An under-recorded singer from the early 1950’s whose two sides showed her to be someone who fully grasped the attitude and subject matter of rock and deserved more of a chance to display that than she was granted by Derby Records.

Known as Sarah “Fatwoman” Dean in some circles, there’s little more than that to go on regarding her career. Some sources claim she was just fifteen years old at the time of her sessions, though she sounds as if those numbers may have been reversed because of her vocal qualities. Her nickname – referencing woman rather than girl – and both of her song’s subject matter suggest someone far older as well.

Whether young or old however, she was just one of many talented singer/songwriters in rock history to have fallen prey to an inhospitable industry, not given the opportunity to grow as an artist despite getting off to a very good start in the brief time afforded her.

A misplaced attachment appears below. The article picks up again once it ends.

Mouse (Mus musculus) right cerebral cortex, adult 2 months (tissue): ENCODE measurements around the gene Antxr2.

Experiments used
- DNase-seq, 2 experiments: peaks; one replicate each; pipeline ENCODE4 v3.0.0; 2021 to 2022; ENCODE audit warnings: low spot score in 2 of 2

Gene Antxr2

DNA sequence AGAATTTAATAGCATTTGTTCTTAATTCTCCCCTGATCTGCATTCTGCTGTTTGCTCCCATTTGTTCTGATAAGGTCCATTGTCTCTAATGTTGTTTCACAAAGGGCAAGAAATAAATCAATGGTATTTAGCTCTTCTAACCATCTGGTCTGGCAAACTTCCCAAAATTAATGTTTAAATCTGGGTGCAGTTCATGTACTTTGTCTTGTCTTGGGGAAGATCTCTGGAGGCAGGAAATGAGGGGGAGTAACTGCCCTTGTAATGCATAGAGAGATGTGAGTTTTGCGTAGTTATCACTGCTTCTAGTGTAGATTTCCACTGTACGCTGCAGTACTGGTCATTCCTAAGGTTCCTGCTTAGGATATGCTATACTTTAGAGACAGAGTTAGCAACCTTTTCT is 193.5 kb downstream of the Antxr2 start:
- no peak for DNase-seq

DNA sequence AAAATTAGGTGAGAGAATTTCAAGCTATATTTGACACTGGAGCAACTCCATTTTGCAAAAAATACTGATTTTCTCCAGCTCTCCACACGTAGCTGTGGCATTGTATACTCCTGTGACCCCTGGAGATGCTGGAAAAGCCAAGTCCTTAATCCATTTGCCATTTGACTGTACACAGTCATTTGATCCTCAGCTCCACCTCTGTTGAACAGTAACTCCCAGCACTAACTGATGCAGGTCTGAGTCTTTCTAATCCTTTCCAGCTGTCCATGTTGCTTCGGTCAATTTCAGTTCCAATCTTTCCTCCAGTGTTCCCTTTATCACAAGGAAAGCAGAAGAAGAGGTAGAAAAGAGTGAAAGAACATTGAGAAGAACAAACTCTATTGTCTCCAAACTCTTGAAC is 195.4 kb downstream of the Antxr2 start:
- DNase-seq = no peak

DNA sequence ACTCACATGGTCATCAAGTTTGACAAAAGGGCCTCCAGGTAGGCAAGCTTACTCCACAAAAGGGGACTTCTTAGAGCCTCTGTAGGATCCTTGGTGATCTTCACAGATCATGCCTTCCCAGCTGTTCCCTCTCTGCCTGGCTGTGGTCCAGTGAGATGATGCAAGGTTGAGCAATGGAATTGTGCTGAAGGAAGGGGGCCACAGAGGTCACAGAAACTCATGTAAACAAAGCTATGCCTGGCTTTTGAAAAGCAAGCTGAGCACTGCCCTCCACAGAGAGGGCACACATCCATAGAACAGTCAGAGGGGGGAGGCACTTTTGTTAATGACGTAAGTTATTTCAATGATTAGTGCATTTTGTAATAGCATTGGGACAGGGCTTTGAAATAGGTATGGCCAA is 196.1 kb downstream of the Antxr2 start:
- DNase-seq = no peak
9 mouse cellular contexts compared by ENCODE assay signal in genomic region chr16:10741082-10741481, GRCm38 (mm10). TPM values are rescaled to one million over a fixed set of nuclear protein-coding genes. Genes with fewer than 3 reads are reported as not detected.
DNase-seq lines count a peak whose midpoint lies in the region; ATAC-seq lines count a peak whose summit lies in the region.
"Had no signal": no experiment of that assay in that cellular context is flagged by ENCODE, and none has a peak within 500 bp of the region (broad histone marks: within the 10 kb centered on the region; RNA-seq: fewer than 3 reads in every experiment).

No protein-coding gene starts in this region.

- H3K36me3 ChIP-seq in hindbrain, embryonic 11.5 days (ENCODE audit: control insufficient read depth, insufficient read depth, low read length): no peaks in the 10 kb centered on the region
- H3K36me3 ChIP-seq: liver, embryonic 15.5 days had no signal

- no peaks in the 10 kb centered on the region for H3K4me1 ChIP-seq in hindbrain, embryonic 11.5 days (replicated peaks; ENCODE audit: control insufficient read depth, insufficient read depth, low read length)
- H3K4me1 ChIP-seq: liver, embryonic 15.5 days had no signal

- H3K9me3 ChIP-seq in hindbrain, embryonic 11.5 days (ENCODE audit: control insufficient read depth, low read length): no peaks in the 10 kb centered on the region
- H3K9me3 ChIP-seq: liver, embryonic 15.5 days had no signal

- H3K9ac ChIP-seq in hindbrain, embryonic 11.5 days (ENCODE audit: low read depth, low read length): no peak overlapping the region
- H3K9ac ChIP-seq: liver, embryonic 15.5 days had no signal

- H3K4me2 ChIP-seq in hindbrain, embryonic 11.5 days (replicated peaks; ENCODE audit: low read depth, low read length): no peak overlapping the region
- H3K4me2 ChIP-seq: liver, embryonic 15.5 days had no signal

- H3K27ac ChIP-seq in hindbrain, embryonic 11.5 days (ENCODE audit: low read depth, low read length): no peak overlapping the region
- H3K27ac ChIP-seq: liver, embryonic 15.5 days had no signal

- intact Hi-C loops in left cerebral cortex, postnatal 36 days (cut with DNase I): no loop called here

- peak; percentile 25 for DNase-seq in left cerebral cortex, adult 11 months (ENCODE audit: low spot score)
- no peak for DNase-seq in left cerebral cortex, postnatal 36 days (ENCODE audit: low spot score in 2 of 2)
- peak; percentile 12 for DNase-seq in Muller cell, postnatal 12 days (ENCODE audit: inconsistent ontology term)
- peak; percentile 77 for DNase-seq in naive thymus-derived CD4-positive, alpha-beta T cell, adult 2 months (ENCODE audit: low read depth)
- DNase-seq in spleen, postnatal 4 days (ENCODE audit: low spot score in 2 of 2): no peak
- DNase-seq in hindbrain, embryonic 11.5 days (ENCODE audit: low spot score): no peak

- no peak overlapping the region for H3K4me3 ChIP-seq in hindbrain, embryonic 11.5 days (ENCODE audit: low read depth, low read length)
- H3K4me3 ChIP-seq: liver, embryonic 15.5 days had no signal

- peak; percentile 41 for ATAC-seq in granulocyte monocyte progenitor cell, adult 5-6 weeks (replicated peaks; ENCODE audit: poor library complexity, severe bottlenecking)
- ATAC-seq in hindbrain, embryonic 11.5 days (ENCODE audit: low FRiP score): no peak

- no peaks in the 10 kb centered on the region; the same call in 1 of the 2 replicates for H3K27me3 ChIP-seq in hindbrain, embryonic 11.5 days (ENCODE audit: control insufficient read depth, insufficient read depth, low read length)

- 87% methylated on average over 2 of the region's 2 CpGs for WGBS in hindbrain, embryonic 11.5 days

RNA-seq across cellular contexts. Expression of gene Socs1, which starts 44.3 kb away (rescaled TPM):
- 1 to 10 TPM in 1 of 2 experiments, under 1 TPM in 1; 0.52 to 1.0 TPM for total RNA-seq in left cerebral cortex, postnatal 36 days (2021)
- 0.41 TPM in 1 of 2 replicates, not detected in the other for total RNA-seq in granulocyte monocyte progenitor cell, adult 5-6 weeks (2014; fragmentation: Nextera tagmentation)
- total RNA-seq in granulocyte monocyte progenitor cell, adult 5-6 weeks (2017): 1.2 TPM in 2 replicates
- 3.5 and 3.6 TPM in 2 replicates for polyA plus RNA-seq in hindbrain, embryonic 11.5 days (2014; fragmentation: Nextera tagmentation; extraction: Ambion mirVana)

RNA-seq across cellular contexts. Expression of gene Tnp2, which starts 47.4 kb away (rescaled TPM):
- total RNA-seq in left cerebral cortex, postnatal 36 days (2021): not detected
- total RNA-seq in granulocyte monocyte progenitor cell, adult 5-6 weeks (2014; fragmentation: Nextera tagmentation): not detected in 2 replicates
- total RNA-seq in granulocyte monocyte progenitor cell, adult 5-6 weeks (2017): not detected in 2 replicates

SARAH DEAN DISCOGRAPHY (Records Reviewed To Date On Spontaneous Lunacy):

(Derby 752; December, 1950)
A good first effort by Dean who sells the sexual suggestiveness with the right attitude but the power is provided by Freddie Mitchell delivering one of his best solos amidst a solid all around arrangement by the band. (6)

(Derby 765; July, 1951)
Though she’s credited as a secondary artist to Freddie Mitchell, it’s Dean who gets most of the run time here, sounding okay but with not enough explicit suggestiveness beyond the vague lyrics the record can’t transcend its modest aims even with a good sax solo by Mitchell. (5)